A visitor tests an Oculus VR virtual reality headset at the 2015 Mobile World Congress in Barcelona, Spain.
Photograph by Pau Barrena — Bloomberg/Getty Images
By Verne Kopytoff
April 1, 2015

I stood on the ledge of a skyscraper and looked down at the cars—tiny specks, really—driving by on the street below. All that stood between me and the pavement was hundreds of feet of air.

Suddenly, a woman’s voice jolted me from my near-hypnosis: Step out, she said. Walk around.

Well, sure. Why not? (I told myself this with my usual cavalier attitude about danger.) Then my brain took over and my feet refused to budge for fear of falling off the edge. Nope—not going to happen, I told her.

This was my first try of Oculus Rift, the virtual-reality goggles that can place a person wearing them into a sort of uncanny video game. Despite my initial skepticism, the technology seemed all-too realistic—to the point that I couldn’t overcome my natural instinct for self-preservation. Intellectually, I knew full-well I was standing safely inside a former military warehouse in San Francisco with a ridiculous looking electronic device strapped to me head. But my brain overrode logic and left me immobilized.

Last year, in a bit of a head-scratching move, Facebook (FB) acquired the startup behind this headset, Oculus VR, for $2 billion. The sci-fi technology seemed like a big departure for a company best known for a social network filled vacation photos, videos of cute kittens, and parents sharing silly stories about their children. But Facebook has big plans for Oculus that include video games, movies, and virtual doctor appointments. The goal is to bring people together in ways they never could before, Mike Schroepfer, Facebook’s chief technology officer, said last week at the company’s developer conference.

He used the example of his daughter’s birthday party and how some friends and family had missed it. In the future, they could instead wear Oculus to put themselves in the middle of the celebration, even if they are really thousands of miles away. “I wish that everyone would have been teleported to that moment,” Schroepfer told the audience.

Well, Facebook vision for Oculus is certainly ambitious. But there’s still a lot of technical work to be done to live up to the hype, as Schroepfer readily acknowledged. (The Oculus headset isn’t yet available to the general public. For now, only software developers can buy the headset to toy around with and invent ways to use it.) Moreover, does wearing bulky goggles that preclude face-to-face contact really bring you closer to friends and family? Or does it create distance and isolation?

I hoped to find out in my test of Oculus, which involved the latest, prototype version of its headset, called Crescent Bay. For around 10 minutes, I tried it out in a dark empty room with a woman standing nearby to guide me (and keep me from wandering off a small floor mat and face-plant into a wall).

In addition to standing on the skyscraper, I faced off with a snarling Tyrannosaurus Rex with a mouth full of sharp teeth. I was also caught in a street battle with bullets and explosions going off all around me while debris hurtled through the air in slow motion.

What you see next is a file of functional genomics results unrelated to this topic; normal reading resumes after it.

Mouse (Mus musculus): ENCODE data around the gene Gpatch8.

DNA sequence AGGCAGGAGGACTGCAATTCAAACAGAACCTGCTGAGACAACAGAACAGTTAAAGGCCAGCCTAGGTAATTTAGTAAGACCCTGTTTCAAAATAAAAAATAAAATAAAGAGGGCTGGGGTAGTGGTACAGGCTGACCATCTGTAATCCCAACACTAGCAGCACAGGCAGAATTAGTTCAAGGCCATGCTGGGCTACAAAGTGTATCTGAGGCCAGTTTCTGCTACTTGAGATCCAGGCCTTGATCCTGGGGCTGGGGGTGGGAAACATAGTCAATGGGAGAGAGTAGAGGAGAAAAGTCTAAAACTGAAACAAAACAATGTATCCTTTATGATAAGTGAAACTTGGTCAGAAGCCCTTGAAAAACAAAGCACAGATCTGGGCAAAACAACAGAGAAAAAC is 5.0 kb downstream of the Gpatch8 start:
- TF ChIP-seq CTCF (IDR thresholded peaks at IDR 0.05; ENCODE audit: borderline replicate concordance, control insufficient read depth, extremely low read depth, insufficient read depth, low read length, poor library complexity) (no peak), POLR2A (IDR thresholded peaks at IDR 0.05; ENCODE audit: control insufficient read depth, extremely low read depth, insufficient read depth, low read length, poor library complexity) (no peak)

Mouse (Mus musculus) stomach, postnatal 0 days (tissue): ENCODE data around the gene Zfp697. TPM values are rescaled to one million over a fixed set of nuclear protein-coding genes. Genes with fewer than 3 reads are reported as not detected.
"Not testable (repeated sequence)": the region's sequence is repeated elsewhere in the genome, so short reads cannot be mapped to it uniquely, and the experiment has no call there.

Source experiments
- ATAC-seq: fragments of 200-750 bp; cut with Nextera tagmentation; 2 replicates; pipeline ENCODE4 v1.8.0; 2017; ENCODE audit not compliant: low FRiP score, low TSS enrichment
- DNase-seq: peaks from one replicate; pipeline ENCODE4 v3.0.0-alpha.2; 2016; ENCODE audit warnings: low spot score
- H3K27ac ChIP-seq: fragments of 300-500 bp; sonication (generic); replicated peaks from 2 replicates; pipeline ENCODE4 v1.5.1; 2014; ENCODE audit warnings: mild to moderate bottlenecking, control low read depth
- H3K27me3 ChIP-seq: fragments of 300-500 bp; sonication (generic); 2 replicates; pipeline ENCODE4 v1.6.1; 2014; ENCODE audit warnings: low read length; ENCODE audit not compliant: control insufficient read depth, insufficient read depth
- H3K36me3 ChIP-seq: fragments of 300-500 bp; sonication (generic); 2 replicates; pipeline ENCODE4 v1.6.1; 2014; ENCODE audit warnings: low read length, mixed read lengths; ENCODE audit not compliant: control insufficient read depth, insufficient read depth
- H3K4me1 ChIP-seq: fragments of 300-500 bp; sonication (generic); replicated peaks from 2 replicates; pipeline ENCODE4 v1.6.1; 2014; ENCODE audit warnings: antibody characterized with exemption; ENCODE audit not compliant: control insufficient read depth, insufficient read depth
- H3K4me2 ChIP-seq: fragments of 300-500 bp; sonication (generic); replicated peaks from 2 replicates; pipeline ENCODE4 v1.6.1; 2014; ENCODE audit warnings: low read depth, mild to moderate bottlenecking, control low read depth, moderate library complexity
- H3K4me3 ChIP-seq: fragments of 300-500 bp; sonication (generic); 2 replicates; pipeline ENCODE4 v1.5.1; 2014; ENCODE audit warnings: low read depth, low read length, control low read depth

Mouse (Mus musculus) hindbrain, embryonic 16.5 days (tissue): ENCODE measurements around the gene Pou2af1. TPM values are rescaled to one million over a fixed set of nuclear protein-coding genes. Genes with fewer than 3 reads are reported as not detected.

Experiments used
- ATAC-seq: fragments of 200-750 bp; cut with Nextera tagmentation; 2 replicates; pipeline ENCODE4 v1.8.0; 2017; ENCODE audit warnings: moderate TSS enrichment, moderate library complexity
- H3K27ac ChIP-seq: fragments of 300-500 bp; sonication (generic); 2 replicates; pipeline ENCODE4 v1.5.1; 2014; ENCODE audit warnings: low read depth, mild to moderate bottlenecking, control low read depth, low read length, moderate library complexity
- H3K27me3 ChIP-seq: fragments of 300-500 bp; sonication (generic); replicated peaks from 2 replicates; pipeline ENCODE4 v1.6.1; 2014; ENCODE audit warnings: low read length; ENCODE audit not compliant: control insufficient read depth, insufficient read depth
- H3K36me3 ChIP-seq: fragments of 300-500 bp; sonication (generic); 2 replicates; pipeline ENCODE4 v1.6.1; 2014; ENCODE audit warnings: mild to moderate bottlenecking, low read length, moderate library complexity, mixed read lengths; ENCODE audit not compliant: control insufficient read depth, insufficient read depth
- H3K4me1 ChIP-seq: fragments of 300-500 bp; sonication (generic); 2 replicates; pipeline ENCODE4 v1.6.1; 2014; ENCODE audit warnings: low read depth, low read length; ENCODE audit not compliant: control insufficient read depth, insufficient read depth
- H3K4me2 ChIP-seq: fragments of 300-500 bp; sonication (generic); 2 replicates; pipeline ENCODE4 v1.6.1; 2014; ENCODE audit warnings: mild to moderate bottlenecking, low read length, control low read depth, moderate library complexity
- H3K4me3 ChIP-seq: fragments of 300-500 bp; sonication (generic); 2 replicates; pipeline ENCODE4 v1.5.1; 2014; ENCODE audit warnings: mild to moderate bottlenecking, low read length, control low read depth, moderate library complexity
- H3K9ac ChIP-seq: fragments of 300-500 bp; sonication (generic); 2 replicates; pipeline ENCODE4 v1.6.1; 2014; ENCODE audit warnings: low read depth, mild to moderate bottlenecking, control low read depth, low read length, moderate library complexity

I could tilt my head up, down and behind me to get a different view, just like in real life. Images shifted smoothly with no lag time that would have made the experience seem phony. In a welcome sign, I never felt nauseous—a common problem reported by people who have used previous versions of Oculus. But my reaction never matched the vertigo I felt standing on the skyscraper ledge. Maybe my brain isn’t hardwired to fear slightly cartoonish dinosaurs and robots.

Next, I moved downstairs to try out Samsung Gear VR, a headset with a lower resolution display that seemed, in some ways, to be more immediately ready for prime time. I could easily imagine television and movie studios along with video game makers using the technology to make their productions more immersive.

While sitting in a chair, I dropped in on a Mongolian family filmed inside their yurt and thought how fantastic the technology would be as part of a documentary. I spun around to inspect every part of their home, although the family didn’t seem to notice me.

I also spied a scene from the Hollywood movie Wild as actress Reese Witherspoon’s character, an exhausted backpacker, spoke with an apparition of her dead mother on a mountainside. They never saw me standing there between them, which made me feel almost like an eavesdropper.

It was the same feeling watching Jerry Seinfeld warm up the crowd during Saturday Night Live‘s 40th anniversary show. I could watch the monologue from the perspective of atop the main camera near the audience. After a few seconds, I realized that celebrities filled most of the chairs around me. While Seinfeld joked, I turned my back to him and tried to pick out the actors I recognized like Adam Sandler, John Goodman, and Michael Douglas.

On one hand, it was an incredible experience to feel like I was there with Hollywood’s elite, and, course, the Mongolian family and the snarling dinosaur before. But I also felt a twinge of apprehension because it seemed so easy to confuse this virtual world for reality. In some ways, it could be a blessing by letting people better experience other cultures, like the Mongolian yurt, than they can by watching broadcast television. But I also feared the potential risk of some people choosing to spend most of their time in this fantasy world to escape their hum-drum existence and real human contact.

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